USF College Democrats President Ralph Reid said members of the College Democrats “partied” with an unconventional theme Thursday night: letter writing.
Students with the USF and University of Tampa College Democrats wrote letters at the Marshall Student Center in support of health care reform to Senator Bill Nelson.
Reid said the letters will be sent today.
About 25 students from USF and UT, as well as members of Organizing for America, an organization that promotes community involvement in politics, attended the letter-writing party.
“It’s not an age issue, and it is not a political issue,” Reid said. “It’s a human being issue in making sure that we take care of ourselves and each other.”
President Barack Obama hopes to have a piece of legislation passed before the end of this year concerning health care. Obama proposes a public option plan that allows insured individuals to keep their plans, while those who are uninsured could use federal funds to pay for health care when needed, according to whitehouse.gov.
Students are only covered under their parents’ insurance plan until age 23, Reid said.
“A lot of students are getting ready to enter the workforce, and health care is something they are going to have to deal with,” Reid said. “When they go out to work, health care premiums are something they are going to have to start paying.”
Blaire Yancy, a senior majoring in English at USF, said it is her duty as a citizen to express her needs to the government directly.
“It is important for us to engage our elected officials, because we choose them to represent us and for health insurance reform,” Yancy said.
Nelson said on his Web site the “health care system is broken and needs to be fixed.”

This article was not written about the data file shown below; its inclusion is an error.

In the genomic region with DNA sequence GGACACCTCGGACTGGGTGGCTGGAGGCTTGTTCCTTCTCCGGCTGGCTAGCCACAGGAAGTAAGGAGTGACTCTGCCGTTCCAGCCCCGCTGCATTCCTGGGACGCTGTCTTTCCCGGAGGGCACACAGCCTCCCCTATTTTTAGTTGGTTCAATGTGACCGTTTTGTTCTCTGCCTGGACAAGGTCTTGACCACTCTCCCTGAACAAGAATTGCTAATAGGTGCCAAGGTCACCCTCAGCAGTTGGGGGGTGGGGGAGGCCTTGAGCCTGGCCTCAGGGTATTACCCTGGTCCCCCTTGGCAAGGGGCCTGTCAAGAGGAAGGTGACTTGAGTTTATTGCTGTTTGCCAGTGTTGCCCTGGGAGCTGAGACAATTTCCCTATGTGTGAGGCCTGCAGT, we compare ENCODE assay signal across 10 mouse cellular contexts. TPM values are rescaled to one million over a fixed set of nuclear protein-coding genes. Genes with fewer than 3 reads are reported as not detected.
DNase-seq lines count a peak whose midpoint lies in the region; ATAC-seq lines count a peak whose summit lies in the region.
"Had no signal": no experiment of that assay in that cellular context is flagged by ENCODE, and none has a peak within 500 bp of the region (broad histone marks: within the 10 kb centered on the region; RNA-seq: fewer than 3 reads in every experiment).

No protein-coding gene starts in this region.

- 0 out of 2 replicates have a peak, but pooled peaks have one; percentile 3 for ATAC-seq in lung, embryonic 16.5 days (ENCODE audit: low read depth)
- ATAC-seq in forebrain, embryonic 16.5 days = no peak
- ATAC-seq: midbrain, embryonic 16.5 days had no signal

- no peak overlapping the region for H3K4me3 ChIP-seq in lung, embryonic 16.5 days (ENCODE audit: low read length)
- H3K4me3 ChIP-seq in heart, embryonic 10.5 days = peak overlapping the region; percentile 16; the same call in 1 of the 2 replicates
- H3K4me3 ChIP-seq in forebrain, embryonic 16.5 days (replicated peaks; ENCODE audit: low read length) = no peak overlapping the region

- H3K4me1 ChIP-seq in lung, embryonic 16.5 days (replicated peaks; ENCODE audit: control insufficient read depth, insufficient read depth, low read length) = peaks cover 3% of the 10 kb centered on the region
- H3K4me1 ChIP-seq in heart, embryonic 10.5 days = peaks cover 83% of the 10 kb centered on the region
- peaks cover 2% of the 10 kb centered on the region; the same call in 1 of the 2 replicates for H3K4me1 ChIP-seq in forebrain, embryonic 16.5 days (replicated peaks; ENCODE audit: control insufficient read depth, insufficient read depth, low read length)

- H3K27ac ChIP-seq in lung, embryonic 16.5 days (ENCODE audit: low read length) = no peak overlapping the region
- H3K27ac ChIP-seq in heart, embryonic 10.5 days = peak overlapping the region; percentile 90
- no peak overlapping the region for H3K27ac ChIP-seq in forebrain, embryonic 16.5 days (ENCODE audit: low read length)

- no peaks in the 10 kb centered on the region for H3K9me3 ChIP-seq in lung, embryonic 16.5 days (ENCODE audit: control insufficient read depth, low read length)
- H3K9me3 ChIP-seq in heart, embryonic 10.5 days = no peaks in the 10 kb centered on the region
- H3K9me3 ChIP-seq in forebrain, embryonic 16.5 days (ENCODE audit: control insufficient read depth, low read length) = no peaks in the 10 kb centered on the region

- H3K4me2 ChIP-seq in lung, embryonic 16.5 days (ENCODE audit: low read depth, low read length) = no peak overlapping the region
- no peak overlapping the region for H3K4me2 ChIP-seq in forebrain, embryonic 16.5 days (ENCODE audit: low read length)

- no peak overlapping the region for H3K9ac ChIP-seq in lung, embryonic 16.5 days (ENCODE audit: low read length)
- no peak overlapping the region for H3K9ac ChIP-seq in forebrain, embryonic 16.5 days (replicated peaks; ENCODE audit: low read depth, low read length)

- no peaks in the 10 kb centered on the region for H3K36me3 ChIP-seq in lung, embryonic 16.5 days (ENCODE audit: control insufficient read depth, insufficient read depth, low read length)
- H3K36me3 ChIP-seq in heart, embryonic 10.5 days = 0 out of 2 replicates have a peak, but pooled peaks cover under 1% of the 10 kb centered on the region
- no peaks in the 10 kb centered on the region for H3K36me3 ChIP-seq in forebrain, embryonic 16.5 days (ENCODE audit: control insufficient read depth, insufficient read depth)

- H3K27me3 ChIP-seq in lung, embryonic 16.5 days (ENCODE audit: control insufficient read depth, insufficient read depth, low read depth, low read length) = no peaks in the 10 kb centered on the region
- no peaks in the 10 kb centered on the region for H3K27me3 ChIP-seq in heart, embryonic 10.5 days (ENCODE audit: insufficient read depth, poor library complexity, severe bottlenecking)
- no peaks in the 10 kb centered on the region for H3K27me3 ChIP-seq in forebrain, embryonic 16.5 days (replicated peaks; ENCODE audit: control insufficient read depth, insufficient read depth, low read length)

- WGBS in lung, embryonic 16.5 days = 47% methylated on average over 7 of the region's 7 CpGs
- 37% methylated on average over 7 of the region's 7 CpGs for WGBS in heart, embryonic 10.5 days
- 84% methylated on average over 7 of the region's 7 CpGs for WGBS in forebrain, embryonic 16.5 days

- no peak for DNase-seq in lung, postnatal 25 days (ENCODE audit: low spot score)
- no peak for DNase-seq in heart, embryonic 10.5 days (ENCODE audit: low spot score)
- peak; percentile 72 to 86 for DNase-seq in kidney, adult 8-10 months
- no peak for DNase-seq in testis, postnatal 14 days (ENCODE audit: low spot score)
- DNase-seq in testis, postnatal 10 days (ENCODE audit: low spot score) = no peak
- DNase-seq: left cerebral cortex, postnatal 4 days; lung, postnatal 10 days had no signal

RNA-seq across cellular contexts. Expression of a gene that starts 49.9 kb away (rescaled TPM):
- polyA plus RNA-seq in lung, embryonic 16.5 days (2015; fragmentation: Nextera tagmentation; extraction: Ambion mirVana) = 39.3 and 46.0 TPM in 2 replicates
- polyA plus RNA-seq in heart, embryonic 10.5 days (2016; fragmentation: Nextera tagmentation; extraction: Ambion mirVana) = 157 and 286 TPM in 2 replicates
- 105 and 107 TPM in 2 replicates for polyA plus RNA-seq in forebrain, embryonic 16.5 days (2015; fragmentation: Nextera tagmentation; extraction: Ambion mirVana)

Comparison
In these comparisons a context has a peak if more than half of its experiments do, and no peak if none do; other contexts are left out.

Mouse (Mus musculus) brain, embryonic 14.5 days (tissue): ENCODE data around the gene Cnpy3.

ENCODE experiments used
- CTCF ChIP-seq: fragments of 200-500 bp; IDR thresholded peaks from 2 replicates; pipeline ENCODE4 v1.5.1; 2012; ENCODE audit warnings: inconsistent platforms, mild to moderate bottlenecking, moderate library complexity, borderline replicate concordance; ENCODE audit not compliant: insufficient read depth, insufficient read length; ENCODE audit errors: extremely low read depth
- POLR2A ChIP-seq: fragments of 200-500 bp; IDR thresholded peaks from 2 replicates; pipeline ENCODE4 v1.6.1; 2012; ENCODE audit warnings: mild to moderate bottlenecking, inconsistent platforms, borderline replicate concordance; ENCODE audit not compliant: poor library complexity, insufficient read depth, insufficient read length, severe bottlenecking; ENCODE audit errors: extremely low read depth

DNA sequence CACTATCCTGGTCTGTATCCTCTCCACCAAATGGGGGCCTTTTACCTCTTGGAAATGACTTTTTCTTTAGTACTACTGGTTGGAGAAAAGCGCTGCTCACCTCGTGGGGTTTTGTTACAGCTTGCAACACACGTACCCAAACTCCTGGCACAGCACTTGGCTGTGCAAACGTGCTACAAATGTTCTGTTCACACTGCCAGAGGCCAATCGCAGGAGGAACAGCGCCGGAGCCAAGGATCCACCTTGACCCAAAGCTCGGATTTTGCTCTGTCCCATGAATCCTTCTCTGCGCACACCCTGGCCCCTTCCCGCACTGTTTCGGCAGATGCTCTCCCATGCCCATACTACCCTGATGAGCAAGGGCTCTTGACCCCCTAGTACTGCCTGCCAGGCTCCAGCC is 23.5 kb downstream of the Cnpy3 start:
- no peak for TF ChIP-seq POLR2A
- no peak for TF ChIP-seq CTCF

“The bill holds insurers’ feet to the fire by requiring them to cover everyone and preventing them from dropping someone if they get sick,” Nelson said. “Additionally, the bill includes several measures aimed at reducing overall medical and prescription drug costs and eliminating waste and fraud in the system.”
In her letter to Nelson, Yancy wrote that Floridians feel the “sacrifice” of paying for health insurance because of the “surprising” costs they receive when hospitalized.
“This proves the private insurance sector cares not about Floridians’ health, but about the money earned when Floridians get sick,” Yancy said in the letter. “Private insurance companies need the regulations health reform provides. Please, for Floridians, vote to support reform.”
Many students don’t realize how much health care will affect them, said Liaison Officer for Young Democrats of Hillsborough County Dave Haynes.
Haynes said although health care reform may not be significant to students right now, they should consider its significance for aging family members.
“We are young and think we’re indestructible, but all students have family members,” Haynes said. “Grandma and grandpa aren’t indestructible.”
Student and former president of USF College Democrats Nicholas Zateslo said he feels writing letters is a great way to personalize the health care issue and give senators real examples of why reform is needed.
“There is an equation used that for every letter written, it means ‘X’ amount of people care about that issue and support it,” Zateslo said. “They put them in piles, for and against, and add up to see where the popularity of an issue stands. So writing a hand-written letter really does matter.”